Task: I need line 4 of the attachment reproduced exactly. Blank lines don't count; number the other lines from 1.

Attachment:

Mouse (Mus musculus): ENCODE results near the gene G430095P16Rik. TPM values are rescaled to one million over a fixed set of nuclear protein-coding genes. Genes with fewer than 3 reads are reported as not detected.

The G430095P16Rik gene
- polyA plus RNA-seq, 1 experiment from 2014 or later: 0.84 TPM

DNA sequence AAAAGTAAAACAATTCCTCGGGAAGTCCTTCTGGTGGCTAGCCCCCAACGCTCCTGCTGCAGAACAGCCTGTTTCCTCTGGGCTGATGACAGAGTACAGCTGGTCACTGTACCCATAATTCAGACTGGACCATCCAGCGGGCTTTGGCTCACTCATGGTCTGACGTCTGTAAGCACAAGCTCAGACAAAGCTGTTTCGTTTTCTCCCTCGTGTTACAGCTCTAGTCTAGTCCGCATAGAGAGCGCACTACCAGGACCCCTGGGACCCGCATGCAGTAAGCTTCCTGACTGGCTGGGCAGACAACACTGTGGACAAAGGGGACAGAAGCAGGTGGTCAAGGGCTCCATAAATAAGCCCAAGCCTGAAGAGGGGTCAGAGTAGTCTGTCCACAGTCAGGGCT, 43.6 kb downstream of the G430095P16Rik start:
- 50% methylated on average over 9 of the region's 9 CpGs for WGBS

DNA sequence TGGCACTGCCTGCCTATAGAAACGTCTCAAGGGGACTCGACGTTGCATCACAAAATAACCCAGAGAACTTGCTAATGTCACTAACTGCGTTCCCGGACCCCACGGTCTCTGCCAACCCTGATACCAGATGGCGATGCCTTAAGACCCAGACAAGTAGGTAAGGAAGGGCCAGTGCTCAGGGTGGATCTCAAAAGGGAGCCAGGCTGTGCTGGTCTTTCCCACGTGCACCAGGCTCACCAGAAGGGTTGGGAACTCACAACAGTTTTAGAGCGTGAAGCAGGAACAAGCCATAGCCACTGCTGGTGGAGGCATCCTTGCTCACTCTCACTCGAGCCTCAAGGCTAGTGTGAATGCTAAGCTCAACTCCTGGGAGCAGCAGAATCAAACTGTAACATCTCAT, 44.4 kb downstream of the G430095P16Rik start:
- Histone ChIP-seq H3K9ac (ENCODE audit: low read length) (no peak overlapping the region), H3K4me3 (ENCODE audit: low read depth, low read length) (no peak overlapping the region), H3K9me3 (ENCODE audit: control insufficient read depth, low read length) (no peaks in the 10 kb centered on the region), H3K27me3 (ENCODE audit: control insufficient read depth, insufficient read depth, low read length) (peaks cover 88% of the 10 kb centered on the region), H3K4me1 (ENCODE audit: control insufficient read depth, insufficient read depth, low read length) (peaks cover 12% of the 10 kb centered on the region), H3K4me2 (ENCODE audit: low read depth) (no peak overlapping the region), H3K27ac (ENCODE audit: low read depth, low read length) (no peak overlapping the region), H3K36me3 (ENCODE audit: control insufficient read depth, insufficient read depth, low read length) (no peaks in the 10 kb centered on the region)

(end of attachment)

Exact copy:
DNA sequence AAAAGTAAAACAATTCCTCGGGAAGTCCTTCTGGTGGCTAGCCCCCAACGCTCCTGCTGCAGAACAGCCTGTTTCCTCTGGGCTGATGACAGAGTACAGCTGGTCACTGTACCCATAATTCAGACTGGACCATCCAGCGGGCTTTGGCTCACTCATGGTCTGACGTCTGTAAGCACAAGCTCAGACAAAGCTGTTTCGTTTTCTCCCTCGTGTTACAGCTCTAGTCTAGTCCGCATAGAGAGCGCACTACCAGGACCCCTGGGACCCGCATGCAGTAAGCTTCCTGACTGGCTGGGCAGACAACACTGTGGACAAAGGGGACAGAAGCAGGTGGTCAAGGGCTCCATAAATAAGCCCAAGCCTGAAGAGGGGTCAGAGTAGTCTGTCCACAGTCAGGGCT, 43.6 kb downstream of the G430095P16Rik start: